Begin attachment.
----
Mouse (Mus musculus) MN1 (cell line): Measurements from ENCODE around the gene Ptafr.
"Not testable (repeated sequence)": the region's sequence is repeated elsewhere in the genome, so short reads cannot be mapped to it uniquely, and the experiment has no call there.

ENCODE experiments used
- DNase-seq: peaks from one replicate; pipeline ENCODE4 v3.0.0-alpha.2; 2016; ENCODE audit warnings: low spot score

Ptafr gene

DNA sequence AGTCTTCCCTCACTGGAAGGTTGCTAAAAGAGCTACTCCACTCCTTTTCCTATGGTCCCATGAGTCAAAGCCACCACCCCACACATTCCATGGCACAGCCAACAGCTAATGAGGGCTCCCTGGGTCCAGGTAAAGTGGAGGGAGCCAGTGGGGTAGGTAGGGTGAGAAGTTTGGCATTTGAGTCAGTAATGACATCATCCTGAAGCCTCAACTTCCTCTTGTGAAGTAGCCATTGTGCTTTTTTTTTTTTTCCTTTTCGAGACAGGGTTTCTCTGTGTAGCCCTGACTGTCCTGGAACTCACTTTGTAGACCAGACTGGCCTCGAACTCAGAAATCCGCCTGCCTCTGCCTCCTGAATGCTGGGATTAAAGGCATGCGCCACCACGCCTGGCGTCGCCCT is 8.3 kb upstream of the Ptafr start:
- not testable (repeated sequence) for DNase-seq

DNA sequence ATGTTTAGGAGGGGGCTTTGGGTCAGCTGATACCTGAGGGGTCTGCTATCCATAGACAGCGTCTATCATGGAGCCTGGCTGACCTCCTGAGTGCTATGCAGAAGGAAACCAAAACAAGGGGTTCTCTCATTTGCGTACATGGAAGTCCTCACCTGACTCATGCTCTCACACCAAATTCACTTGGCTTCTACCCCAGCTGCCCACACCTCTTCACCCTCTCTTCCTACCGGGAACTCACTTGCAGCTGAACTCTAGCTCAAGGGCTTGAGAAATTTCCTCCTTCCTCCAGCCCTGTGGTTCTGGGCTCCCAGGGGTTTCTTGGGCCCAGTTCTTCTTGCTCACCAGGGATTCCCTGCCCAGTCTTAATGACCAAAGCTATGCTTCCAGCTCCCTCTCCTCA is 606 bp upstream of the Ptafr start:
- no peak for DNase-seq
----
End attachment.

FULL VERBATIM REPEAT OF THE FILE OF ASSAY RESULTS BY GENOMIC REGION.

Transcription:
Mouse (Mus musculus) MN1 (cell line): Measurements from ENCODE around the gene Ptafr.
"Not testable (repeated sequence)": the region's sequence is repeated elsewhere in the genome, so short reads cannot be mapped to it uniquely, and the experiment has no call there.

ENCODE experiments used
- DNase-seq: peaks from one replicate; pipeline ENCODE4 v3.0.0-alpha.2; 2016; ENCODE audit warnings: low spot score

Ptafr gene

DNA sequence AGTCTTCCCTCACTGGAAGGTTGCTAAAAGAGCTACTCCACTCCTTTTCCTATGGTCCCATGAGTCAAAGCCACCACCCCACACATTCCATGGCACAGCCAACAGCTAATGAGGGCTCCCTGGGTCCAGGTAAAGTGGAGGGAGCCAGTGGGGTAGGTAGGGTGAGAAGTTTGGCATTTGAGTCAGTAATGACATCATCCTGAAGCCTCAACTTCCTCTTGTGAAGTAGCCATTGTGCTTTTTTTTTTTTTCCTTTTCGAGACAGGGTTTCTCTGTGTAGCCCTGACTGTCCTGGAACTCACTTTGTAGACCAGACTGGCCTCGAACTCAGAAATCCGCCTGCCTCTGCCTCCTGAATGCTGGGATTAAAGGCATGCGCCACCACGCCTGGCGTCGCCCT is 8.3 kb upstream of the Ptafr start:
- not testable (repeated sequence) for DNase-seq

DNA sequence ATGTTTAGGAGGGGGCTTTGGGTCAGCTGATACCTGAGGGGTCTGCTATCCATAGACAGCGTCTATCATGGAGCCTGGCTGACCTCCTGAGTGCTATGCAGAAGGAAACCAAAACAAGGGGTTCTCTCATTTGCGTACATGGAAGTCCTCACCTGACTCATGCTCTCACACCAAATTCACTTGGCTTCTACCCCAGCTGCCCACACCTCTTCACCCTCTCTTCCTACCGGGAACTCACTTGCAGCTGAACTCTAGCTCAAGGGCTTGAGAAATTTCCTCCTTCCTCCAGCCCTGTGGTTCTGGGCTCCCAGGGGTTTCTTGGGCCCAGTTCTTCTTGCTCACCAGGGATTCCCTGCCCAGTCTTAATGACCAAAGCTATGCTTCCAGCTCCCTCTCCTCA is 606 bp upstream of the Ptafr start:
- no peak for DNase-seq